The Adventures of SharkBoy & LavaGirl in 3-D movie review, Robert Rodriguez, Cayden Boyd, Taylor Lautner, Taylor Dooley. Review by Jeffrey M. Anderson
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A scene from 'The Adventures of Shark Boy & Lava Girl in 3-D'
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"The Adventures of SharkBoy & LavaGirl in 3-D"
94 minutes | Rated: PG
WIDE: Friday, June 10, 2005
Written & directed by Robert Rodriguez

Starring Cayden Boyd, Taylor Lautner, Taylor Dooley, David Arquette, Kristin Davis, George Lopez, Jacob Davich

  • Robert Rodriguez
  • David Arquette

  •  LINKS for this film
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    Rodriguez returns to kiddie fare in ironically flat 3-D flick 'The Adventures of SharkBoy & LavaGirl'

     by Jeffrey M. Anderson (Combustible Celluloid)

    As if to make up for the ultraviolence in his "Sin City," director Robert Rodriguez brings out his second film of the year this week -- the family-friendly adventure "The Adventures of Sharkboy and Lavagirl."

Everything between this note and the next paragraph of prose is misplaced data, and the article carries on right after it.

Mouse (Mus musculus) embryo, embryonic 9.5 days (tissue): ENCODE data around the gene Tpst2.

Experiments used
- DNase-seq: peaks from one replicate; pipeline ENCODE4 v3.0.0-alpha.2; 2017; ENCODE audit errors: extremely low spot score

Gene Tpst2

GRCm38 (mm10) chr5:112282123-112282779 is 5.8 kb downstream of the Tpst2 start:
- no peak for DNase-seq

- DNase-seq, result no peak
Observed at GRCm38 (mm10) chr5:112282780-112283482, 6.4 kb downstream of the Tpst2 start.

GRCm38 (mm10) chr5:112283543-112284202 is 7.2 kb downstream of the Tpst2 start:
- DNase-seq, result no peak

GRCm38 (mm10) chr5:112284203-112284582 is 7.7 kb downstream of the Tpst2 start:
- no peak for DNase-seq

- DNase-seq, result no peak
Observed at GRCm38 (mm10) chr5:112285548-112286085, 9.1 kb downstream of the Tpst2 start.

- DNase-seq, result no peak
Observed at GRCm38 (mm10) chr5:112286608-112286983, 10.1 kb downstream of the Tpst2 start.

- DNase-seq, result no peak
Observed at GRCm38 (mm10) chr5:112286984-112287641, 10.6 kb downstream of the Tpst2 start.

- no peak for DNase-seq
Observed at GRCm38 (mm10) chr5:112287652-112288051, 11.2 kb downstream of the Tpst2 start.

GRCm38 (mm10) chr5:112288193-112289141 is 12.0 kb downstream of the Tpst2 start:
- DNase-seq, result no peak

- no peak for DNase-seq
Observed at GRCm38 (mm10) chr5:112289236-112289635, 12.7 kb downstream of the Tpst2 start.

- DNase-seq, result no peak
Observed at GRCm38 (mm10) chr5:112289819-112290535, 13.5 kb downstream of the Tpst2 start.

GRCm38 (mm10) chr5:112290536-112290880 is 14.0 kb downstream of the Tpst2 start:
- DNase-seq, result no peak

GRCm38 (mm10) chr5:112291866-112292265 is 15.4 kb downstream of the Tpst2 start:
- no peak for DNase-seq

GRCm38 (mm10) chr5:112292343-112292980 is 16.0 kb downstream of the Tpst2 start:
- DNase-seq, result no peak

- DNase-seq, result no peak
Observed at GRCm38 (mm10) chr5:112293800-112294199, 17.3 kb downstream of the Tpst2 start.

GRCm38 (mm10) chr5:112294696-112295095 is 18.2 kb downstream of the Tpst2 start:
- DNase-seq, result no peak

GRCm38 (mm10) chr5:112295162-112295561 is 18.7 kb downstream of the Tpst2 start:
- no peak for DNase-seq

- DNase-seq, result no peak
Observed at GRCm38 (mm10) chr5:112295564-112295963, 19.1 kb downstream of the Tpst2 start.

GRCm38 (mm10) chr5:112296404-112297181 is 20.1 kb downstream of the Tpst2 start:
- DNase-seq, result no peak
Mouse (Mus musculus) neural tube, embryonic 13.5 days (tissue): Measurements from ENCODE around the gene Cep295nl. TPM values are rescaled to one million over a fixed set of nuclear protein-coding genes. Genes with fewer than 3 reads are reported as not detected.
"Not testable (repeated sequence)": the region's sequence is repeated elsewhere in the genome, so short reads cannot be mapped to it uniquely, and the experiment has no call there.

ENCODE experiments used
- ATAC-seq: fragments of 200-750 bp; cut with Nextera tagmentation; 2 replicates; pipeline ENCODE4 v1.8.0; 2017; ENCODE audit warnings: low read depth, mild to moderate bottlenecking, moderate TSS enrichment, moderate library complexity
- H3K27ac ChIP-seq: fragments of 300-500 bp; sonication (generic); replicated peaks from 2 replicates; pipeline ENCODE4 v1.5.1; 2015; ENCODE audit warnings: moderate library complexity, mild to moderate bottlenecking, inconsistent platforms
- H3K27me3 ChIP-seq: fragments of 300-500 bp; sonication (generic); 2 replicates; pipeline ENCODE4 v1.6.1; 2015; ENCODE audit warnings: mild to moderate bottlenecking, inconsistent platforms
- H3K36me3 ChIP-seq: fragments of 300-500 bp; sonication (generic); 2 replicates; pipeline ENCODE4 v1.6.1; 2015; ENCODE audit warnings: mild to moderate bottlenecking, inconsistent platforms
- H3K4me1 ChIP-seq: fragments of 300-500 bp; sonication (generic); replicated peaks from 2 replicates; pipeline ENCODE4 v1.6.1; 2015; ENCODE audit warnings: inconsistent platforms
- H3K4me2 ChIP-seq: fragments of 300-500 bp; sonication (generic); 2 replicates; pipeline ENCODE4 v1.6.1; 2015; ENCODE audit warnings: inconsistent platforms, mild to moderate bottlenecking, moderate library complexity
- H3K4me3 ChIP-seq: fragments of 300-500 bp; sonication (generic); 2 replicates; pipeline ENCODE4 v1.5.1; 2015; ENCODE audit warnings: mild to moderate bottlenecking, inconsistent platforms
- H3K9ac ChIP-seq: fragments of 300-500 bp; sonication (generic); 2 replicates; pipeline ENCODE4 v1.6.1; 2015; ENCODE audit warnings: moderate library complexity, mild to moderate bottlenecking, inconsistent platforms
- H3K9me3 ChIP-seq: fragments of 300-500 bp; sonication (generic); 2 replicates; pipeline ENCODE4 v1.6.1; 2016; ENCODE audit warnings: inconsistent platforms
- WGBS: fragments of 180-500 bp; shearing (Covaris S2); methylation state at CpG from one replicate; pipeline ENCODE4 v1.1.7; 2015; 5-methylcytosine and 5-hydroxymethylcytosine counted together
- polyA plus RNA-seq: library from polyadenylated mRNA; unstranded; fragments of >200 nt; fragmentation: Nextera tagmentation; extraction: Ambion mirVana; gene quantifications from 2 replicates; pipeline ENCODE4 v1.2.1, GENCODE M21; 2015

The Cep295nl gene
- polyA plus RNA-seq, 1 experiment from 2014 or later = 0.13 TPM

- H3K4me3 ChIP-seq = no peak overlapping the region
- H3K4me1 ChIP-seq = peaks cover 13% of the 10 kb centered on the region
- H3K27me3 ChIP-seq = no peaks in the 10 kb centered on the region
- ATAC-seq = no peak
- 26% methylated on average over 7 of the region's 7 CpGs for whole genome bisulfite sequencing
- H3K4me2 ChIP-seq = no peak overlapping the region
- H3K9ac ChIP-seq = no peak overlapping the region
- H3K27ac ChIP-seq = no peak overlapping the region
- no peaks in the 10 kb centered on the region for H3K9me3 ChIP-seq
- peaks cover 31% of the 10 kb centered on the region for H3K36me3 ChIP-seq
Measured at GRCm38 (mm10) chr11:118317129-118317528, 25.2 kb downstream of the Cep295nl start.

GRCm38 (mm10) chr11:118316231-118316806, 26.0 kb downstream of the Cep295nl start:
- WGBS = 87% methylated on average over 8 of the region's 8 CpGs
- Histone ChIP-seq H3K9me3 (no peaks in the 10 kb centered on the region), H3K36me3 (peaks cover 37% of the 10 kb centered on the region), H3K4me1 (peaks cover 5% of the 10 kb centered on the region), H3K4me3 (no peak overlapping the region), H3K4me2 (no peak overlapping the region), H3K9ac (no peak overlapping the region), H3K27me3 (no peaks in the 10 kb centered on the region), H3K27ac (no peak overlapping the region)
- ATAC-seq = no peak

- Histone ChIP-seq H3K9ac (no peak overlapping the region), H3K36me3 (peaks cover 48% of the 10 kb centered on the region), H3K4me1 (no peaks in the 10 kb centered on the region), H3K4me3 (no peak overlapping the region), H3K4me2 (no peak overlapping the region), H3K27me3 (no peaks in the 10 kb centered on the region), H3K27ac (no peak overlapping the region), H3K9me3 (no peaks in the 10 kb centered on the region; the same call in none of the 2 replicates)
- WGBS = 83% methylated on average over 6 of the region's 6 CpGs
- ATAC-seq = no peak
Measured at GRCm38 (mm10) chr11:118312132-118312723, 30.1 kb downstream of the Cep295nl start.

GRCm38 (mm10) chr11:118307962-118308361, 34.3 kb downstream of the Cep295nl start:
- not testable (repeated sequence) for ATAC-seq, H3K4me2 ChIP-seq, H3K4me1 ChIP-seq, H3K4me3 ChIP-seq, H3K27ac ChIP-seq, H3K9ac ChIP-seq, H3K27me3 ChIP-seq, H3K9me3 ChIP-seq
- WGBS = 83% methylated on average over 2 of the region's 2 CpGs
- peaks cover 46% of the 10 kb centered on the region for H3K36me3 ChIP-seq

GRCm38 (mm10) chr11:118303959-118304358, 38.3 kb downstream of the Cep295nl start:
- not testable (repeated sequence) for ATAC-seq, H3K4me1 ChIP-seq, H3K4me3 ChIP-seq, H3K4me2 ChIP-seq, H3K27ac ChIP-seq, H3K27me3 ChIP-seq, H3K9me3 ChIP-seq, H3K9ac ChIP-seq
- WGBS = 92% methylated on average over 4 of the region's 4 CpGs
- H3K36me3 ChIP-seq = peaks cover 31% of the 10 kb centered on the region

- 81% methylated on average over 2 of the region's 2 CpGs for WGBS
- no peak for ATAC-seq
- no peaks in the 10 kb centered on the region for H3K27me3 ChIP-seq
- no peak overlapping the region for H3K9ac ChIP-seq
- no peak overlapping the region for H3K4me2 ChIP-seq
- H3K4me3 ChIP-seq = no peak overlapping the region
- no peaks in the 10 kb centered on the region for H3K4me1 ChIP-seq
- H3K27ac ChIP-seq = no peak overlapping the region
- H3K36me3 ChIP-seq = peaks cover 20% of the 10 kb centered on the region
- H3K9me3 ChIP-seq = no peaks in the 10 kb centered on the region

In this film, a young boy named Max (Cayden Boyd) dreams that he meets two child superheroes, SharkBoy (Taylor Lautner) and LavaGirl (Taylor Dooley). Max is unable to convince anyone that they actually exist until they show up in his classroom and whisk him away to Planet Drool, where only he can help save the day.

    As in his "Spy Kids 3," Rodriguez presents a good portion of the action in 3-D, and audience members are asked to don or remove their glasses at crucial points. Rodriguez is nothing if not enthusiastic, and he packs his film with dozens of jokes and ideas, no matter how silly. But he's a long way off from the energy of the original "Spy Kids," and the difference lies between the definitions of "childlike" and "childish."

    His own children are old enough now to help him with his storytelling duties, and Rodriguez is so charmed by parenthood that he can no longer edit out the stuff that doesn't work. Great chunks of "SharkBoy and LavaGirl" simply embarrass with their infantile thought patterns and their anxious attempt to appeal to young viewers. Moreover, the filmmaker has developed a slightly disturbing penchant for close-ups on LavaGirl and her dazzling Denise Richards-like smile.

    Several adults also appear in the film with significantly less to do: David Arquette and Kristin Davis ("Sex and the City") as Max's parents and George Lopez in a dual role as Max's teacher and the digitally enhanced bad guy Mr. Electric.

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